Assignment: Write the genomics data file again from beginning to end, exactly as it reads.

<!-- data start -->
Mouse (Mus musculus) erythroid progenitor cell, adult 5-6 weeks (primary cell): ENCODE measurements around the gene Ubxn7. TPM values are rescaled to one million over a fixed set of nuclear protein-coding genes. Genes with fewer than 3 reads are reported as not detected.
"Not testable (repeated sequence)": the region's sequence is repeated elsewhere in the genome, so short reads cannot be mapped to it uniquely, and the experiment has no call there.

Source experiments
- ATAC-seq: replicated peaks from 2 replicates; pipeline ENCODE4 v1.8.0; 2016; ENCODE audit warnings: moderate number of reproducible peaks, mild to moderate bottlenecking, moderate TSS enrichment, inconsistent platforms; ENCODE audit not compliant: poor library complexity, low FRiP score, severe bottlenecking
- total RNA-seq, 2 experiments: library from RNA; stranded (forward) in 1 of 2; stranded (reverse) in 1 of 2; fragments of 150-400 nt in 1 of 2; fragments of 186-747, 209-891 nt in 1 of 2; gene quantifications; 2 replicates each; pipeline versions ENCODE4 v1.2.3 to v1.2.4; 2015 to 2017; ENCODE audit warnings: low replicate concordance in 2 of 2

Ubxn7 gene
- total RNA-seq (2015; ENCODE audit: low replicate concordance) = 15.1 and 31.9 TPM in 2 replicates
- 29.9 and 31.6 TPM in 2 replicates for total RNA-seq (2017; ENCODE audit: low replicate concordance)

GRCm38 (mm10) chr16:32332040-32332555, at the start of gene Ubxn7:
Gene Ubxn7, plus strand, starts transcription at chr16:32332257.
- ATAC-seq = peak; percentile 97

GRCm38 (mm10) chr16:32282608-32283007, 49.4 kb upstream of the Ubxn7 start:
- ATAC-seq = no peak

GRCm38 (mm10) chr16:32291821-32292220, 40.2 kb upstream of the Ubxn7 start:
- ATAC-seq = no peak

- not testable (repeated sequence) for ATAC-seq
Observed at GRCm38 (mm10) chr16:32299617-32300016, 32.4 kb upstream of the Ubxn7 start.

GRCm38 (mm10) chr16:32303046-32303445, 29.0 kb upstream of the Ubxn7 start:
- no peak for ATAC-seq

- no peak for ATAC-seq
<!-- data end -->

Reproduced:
Mouse (Mus musculus) erythroid progenitor cell, adult 5-6 weeks (primary cell): ENCODE measurements around the gene Ubxn7. TPM values are rescaled to one million over a fixed set of nuclear protein-coding genes. Genes with fewer than 3 reads are reported as not detected.
"Not testable (repeated sequence)": the region's sequence is repeated elsewhere in the genome, so short reads cannot be mapped to it uniquely, and the experiment has no call there.

Source experiments
- ATAC-seq: replicated peaks from 2 replicates; pipeline ENCODE4 v1.8.0; 2016; ENCODE audit warnings: moderate number of reproducible peaks, mild to moderate bottlenecking, moderate TSS enrichment, inconsistent platforms; ENCODE audit not compliant: poor library complexity, low FRiP score, severe bottlenecking
- total RNA-seq, 2 experiments: library from RNA; stranded (forward) in 1 of 2; stranded (reverse) in 1 of 2; fragments of 150-400 nt in 1 of 2; fragments of 186-747, 209-891 nt in 1 of 2; gene quantifications; 2 replicates each; pipeline versions ENCODE4 v1.2.3 to v1.2.4; 2015 to 2017; ENCODE audit warnings: low replicate concordance in 2 of 2

Ubxn7 gene
- total RNA-seq (2015; ENCODE audit: low replicate concordance) = 15.1 and 31.9 TPM in 2 replicates
- 29.9 and 31.6 TPM in 2 replicates for total RNA-seq (2017; ENCODE audit: low replicate concordance)

GRCm38 (mm10) chr16:32332040-32332555, at the start of gene Ubxn7:
Gene Ubxn7, plus strand, starts transcription at chr16:32332257.
- ATAC-seq = peak; percentile 97

GRCm38 (mm10) chr16:32282608-32283007, 49.4 kb upstream of the Ubxn7 start:
- ATAC-seq = no peak

GRCm38 (mm10) chr16:32291821-32292220, 40.2 kb upstream of the Ubxn7 start:
- ATAC-seq = no peak

- not testable (repeated sequence) for ATAC-seq
Observed at GRCm38 (mm10) chr16:32299617-32300016, 32.4 kb upstream of the Ubxn7 start.

GRCm38 (mm10) chr16:32303046-32303445, 29.0 kb upstream of the Ubxn7 start:
- no peak for ATAC-seq

- no peak for ATAC-seq